Frontman Paul Rodgers would make his comeback in 1998 where Bad Company decided that they would concentrate on performing their legendary singles to full houses across the United States as well as Europe. Subsequent tours in 2001 and 2002 also produced favorable results. However, tragedy struck Bad Company when their original bassist Boz Burrell died of a heart attack at age 60 in 2006. Since then, they have been touring together on and off while Paul Rodgers is for lack of a better phrase, a voice for hire as he tends to many solo projects.

    This concert at Wembley Stadium was the last show on their UK tour. Rodgers, Ralphs and Kirke were in complete harmony and brought along Howard Leese of Heart fame and Lynn Sorensen to play bass. Together, they struck a perfect chord. The first song out of the gate was Can’t Get Enough and the best thing about it besides the rich sound was that the audience was already getting into it. The stranger thing was that they sounded perfectly in tune with no hesitation.

    Subsequent songs brought out titles like Run with the Pack (complete with smoke machine) and lesser known singles such as Seagull and Simple Man as well as Gone, Gone, Gone which is played in homage to their late bassist. Then about half way into the concert after, they really decide to turn up the juice and launch into some of the best songs for the band as well as rock and roll.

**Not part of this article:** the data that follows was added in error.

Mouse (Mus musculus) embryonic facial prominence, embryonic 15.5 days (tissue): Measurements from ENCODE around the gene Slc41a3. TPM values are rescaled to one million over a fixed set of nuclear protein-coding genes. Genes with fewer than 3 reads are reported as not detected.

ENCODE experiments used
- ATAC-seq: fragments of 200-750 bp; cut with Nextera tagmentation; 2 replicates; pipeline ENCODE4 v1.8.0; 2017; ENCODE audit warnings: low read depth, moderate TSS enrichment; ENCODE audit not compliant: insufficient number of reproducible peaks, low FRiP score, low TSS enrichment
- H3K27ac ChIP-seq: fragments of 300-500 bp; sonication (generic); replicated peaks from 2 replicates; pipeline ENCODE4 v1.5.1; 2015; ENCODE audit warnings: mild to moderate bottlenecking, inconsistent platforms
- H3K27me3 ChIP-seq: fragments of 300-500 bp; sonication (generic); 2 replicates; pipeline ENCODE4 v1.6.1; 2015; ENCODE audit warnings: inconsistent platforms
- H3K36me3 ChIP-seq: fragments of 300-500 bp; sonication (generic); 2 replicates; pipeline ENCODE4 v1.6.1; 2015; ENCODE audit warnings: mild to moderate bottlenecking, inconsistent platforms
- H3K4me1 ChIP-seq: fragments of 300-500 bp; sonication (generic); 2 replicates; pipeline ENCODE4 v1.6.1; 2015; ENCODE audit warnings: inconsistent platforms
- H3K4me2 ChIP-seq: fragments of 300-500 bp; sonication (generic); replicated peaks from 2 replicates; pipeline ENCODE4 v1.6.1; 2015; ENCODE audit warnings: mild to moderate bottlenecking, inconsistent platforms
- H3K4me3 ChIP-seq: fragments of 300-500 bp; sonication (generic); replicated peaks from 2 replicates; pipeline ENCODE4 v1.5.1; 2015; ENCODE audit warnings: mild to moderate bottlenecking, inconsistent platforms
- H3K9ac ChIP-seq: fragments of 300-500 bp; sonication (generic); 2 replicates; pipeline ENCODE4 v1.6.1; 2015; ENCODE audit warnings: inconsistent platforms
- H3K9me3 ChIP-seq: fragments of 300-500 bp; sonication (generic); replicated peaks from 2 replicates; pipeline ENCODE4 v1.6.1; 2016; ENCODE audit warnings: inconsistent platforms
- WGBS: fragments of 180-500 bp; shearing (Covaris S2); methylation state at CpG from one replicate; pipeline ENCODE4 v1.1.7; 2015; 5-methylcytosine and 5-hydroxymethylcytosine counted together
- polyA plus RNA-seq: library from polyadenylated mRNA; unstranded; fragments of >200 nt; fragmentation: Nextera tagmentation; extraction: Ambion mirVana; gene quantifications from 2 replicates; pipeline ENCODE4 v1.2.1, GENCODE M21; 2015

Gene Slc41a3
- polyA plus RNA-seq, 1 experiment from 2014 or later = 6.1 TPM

That is the thing some people do not realize about Bad Company. Chances are if you have ever listened to a classic rock station or hanged around people who listen to the style or band regularly, you know the music without ever buying an album. I found myself singing along to songs I have never bought an album for. After this review, I plan to play some Bad Company on Rock Band but sadly there are only two songs available (Shooting Star and Can’t Get Enough). Speaking of Shooting Star, it should be noted that this song featured a video screen in the back that would flash pictures of such legends as Janis Joplin and Jimi Hendrix.